On the Front Lines of Wildfires, Counties Fear Waning Funding

CalFire on July 29, 2018 battles wildfire as smoke rises near Fallbrook, California in San Diego County.

CalFire on July 29, 2018 battles wildfire as smoke rises near Fallbrook, California in San Diego County. Shutterstock

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COMMENTARY | County officials say that "payments in lieu of taxes" are necessary for providing key services, including fighting wildfires.

In 1903, President Theodore Roosevelt visited the Yosemite National Park, and described it as “a great solemn cathedral, far vaster and more beautiful than any built by the hand of man.” Residents of Tuolumne County, Calif. like myself are blessed to have that solemn cathedral in our back yard. The wonders of the Yosemite Valley draw millions of tourists to our communities each year to hike, camp and explore this natural treasure.

Our federal lands serve as a living testament to our nation’s commitment to conservation and recreation. However, local governments face unique challenges in maintaining these public trusts. As protected federal lands, these national treasures can’t be taxed and are restricted in their ability to generate local revenue. This leaves local host governments with fewer resources to provide essential services to residents and visitors. 

This is why I went to Washington, D.C. last week with several dozen other county officials from across the country: to share our story with the White House and Congress about the urgent needs we face, particularly as we fight back a historic wildfire season.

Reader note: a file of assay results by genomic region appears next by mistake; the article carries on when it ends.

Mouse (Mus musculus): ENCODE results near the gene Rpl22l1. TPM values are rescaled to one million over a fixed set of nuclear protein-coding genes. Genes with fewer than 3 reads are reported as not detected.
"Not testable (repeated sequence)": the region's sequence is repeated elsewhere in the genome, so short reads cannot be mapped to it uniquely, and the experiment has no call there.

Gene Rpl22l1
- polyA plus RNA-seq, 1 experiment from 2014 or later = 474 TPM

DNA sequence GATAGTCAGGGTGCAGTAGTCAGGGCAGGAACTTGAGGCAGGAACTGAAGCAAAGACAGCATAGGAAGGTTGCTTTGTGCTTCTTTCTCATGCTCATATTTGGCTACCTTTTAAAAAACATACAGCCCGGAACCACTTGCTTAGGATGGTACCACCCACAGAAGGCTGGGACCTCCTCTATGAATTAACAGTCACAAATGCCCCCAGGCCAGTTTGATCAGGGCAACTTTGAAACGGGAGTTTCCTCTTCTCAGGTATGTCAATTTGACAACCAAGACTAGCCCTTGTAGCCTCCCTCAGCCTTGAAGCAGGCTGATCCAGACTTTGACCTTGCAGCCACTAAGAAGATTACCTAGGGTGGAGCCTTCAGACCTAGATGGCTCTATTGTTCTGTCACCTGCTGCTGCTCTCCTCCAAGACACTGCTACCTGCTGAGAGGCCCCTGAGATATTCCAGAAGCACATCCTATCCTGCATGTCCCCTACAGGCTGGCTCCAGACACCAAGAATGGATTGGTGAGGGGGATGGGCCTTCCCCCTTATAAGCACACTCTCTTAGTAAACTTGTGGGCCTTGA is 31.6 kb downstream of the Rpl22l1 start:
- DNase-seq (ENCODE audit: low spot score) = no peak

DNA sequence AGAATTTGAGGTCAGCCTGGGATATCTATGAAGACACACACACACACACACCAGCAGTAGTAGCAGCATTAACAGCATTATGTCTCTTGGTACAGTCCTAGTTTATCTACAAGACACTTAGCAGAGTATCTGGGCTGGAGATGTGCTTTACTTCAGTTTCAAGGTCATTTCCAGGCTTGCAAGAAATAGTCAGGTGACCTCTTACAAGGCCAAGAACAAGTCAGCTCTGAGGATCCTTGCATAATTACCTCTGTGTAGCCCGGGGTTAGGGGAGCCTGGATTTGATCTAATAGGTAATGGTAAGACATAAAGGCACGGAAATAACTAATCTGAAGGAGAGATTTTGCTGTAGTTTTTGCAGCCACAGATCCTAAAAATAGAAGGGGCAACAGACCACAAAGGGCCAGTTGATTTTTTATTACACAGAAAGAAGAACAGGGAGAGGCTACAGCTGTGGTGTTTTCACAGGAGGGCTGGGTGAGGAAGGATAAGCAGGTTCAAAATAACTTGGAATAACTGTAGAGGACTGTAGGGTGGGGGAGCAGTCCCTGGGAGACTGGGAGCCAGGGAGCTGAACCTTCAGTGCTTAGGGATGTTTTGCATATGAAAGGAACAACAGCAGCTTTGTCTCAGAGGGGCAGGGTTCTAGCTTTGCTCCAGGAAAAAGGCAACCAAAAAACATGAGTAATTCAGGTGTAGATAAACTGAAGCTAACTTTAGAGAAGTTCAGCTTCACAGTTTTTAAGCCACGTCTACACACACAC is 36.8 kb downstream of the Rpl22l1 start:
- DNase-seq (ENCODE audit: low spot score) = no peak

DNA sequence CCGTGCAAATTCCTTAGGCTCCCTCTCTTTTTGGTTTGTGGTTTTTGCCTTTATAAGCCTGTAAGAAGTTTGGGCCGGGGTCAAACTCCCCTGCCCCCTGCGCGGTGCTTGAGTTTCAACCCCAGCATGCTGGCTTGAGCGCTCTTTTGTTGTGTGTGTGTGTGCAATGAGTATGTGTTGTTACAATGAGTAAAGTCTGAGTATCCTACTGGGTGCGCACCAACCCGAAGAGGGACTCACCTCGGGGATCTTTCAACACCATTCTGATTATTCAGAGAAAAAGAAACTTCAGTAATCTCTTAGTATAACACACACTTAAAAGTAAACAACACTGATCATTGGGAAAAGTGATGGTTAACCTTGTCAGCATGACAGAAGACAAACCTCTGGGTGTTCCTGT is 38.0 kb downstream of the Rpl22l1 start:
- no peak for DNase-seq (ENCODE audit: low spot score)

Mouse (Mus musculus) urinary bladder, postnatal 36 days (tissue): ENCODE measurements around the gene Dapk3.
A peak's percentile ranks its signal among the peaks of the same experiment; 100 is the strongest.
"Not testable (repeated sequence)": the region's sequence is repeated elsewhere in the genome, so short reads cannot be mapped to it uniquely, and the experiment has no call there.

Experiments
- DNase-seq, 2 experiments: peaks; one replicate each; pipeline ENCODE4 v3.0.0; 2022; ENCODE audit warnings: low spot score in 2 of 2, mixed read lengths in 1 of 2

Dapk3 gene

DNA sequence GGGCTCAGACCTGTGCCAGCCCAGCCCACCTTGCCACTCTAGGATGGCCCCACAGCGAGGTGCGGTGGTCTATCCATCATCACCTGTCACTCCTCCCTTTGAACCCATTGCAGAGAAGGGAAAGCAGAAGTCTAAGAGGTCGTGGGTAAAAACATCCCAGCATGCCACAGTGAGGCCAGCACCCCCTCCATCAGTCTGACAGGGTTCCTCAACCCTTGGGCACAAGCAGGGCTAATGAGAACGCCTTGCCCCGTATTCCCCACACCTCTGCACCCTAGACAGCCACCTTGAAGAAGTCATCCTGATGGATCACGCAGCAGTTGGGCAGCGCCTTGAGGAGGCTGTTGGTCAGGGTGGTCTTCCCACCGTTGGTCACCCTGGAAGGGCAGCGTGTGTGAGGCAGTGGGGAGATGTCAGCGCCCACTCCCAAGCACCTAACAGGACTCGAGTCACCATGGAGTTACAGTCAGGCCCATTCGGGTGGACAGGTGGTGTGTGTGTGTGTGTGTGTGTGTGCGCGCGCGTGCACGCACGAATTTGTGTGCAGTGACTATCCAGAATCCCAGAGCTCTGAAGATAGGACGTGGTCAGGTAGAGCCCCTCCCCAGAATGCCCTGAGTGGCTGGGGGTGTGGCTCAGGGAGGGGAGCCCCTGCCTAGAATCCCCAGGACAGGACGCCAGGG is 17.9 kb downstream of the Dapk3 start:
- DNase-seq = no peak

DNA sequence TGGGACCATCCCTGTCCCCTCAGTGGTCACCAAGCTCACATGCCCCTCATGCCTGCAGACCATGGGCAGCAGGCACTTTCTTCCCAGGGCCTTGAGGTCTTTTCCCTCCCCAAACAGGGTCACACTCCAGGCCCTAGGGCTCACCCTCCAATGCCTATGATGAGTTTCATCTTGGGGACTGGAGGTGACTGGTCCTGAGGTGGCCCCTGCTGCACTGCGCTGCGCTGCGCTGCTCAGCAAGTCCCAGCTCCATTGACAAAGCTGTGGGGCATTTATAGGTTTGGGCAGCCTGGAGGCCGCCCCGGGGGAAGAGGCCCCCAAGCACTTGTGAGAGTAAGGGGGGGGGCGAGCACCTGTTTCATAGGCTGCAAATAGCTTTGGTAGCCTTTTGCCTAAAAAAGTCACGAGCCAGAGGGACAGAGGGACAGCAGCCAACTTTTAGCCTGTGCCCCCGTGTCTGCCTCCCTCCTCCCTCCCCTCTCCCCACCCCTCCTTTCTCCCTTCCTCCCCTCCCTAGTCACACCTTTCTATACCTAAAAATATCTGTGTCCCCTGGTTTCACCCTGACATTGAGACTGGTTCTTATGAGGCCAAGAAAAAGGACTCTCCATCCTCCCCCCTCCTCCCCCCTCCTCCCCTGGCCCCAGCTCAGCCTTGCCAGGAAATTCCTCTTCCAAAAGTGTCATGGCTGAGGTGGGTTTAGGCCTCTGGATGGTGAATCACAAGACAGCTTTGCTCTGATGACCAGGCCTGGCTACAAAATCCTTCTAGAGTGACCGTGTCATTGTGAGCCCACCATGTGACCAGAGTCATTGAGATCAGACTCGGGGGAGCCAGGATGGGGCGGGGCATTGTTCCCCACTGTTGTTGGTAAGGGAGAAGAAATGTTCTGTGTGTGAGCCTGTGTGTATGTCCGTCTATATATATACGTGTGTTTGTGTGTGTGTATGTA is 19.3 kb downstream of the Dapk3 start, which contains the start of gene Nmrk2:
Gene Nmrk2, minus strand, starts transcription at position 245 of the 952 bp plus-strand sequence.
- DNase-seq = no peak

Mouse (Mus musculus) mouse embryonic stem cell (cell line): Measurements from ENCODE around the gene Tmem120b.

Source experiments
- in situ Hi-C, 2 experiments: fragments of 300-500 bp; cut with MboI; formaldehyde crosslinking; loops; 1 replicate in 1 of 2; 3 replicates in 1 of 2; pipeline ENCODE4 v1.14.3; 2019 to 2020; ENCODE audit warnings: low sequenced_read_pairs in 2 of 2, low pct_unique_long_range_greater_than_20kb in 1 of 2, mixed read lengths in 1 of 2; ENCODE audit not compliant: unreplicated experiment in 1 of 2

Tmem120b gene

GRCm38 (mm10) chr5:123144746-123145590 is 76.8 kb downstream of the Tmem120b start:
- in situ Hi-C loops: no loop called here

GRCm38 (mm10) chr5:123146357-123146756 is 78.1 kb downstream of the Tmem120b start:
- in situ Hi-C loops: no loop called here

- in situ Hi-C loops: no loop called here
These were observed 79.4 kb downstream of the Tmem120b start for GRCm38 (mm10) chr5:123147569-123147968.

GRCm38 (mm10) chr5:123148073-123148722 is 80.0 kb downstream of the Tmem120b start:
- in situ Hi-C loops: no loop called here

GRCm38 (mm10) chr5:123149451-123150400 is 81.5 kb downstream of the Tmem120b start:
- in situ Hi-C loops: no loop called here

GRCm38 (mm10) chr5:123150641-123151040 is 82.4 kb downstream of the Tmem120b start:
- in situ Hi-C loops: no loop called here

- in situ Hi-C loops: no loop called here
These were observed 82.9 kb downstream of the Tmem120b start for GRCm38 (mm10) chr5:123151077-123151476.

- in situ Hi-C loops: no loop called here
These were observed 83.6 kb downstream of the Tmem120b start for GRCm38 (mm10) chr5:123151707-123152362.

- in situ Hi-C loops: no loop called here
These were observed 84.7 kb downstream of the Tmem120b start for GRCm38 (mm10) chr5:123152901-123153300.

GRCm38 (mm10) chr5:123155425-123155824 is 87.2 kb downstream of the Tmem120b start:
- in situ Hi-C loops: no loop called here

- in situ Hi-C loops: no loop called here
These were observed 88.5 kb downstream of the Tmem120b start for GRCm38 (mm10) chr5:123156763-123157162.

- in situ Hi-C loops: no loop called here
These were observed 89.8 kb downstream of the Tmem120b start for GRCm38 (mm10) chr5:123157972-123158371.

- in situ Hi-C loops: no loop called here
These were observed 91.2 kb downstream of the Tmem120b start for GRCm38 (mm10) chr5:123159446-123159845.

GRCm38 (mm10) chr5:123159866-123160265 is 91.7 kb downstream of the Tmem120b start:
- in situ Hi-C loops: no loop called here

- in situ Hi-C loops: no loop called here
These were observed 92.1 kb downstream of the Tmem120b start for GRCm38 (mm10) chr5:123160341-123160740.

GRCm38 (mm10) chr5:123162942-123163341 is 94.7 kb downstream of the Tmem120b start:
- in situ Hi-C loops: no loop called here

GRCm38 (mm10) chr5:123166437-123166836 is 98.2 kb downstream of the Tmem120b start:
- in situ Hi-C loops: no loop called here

Congress acknowledged our challenges by passing the Payments In Lieu of Taxes (PILT) Act in 1976, which created a program to provide funds to counties like ours to offset costs and help make up for lost property tax revenues.  

Tuolumne County is 77 percent federally owned, and we received just over $2.7 million in PILT this year. Tuolumne County utilizes these funds to support law enforcement, search and rescue operations, local schools, emergency response services and infrastructure maintenance. 

This summer, Tuolumne County sent our own county fire units to assist with structure protection during this summer’s Donnell Fire when it was clear that the U.S. Forest Service did not have the resources. The demands on our law enforcement resources were significantly increased as well. PILT is key to ensuring that counties have the resources to partner with the federal government emergency situations like these.  

Congress also reauthorized the Secure Rural Schools (SRS) program for another two years in this year’s omnibus appropriations package. SRS is another crucial program that compensates national forest counties for declining timber receipts from harvests on public lands. Tuolumne County received $1.1 million in SRS this year, which is split between schools and local roads. 

This year, Congress appropriated $553 million dollars for PILT to the 62 percent of counties nationwide that have federal land within their boundaries. If Congress does not also find a long-term funding solution for national forest counties beyond this short reauthorization, PILT will be spread even thinner.

Without mandatory, long-term funding, PILT will remain subject to the uncertainty of the annual congressional appropriations process. Congress should act now to fully fund PILT and SRS, and find a permanent solution to ensure county governments have a stable stream of revenue in the future. 

Randy Hanvelt serves on the Tuolumne County, California Board of Supervisors.

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